There's plenty of "smart" traffic light innovation going around these days. But if you're perpetually stuck in traffic, the smartest light is surely the one that turns green right when you get there. Traffic Light Assist, a product German automaker Audi showcased at the Consumer Electronics Show in Las Vegas earlier this month, comes with the promise that hitting the green light, every time, could one day be a reality.
Combining data from a city’s traffic signal infrastructure and the car itself, Traffic Light Assist shows the driver a countdown clock to green as well as what speed to drive at to make the next green light, all in a dashboard display. Audi claims that by making traffic flow more efficiently, TLA can help cut down on carbon emissions as well.
The system is currently being tested on the streets of Berlin and Ingolstadt in Germany, and Verona, Italy. Audi spokesman Brad Stertz says the company would also like to see TLA tested in U.S. cities where congestion is a big problem, like Los Angeles and New York.
And therein lies the complication. For technologies like TLA to work at any sort of scale, cities—lots of 'em—will have to make traffic signal data readable for individual cars.
Both L.A. and New York have recently begun upgrades to their traffic light infrastructure. For example, each of L.A.’s 4,400 traffic signals can now be monitored and controlled remotely, while New York’s congestion management system can respond to traffic issues in real time through networked traffic signals. Neither city, however, is currently considering technology that allows direct communication between traffic signals and private vehicles.
That’s not to say cities aren’t interested.
In Topeka, Kansas, where "smart" traffic lights can adjust signal timing based on traffic, technologies like TLA might be able to help address complaints about the lights being unpredictable. "Even though we can show improved operation statistically through reduced travel times and overall vehicle delay, [drivers] perceive this unpredictable signal operation in a negative manner,” writes Doug Whitacre, Topeka’s Public Works Director, in an email. For drivers, a signal prediction system could theoretically help eliminate frustration due to unpredictable lights, and probably some gratuitous honking as well.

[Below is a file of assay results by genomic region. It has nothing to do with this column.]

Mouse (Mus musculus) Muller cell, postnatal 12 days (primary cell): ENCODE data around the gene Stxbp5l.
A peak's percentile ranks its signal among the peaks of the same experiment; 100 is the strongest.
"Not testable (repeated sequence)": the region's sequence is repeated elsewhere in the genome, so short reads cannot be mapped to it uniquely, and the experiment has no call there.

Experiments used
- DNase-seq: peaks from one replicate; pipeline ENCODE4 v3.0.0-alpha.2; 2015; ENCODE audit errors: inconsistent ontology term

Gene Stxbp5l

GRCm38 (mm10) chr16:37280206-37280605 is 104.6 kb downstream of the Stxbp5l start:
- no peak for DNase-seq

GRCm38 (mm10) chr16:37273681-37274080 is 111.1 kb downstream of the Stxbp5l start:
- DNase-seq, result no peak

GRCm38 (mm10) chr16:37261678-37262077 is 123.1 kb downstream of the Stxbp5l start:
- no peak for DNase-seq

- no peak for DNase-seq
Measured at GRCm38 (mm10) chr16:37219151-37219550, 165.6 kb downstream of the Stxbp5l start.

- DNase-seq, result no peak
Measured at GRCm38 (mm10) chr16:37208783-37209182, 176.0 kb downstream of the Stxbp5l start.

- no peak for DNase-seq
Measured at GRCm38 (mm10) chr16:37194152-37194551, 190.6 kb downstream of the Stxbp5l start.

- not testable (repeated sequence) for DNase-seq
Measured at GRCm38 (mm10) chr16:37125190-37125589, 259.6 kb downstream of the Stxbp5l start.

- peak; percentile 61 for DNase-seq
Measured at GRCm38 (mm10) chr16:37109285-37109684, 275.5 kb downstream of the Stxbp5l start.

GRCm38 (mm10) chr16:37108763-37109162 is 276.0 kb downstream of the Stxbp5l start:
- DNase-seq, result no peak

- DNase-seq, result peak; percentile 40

Whitacre says while Topeka is interested in Audi's idea, implementing vehicle-to-infrastructure communication won’t be considered until costs become reasonable, and standards and hardware specifications are locked down and widely accepted. There also has to be proof that a significant percentage of cars on the city's roads are already outfitted with the technology.
It’s hard to say just how many automakers are already developing systems like Audi’s TLA, but a new mobile app called Green Driver wants to offer signal prediction to drivers regardless of which car they use. Green Driver, which also uses data from the city’s traffic management system, is already operating in Portland and Eugene, Oregon. The company is beta testing the product in cities across Utah and Texas, and has approached Los Angeles about doing trials there.
Allowing communication between traffic signals and individual cars could very well make drivers' lives easier and help alleviate congestion. But at the same time, cities could be compromising the safety of everyone who uses the roads. For example, drivers using signal prediction systems could be encouraged to speed to make lights or to pay less attention to actual road conditions, potentially threatening pedestrians, cyclists, and other drivers.
Top image: Vehicles stopped at a red light in downtown Shanghai. (Carlos Barria/Reuters)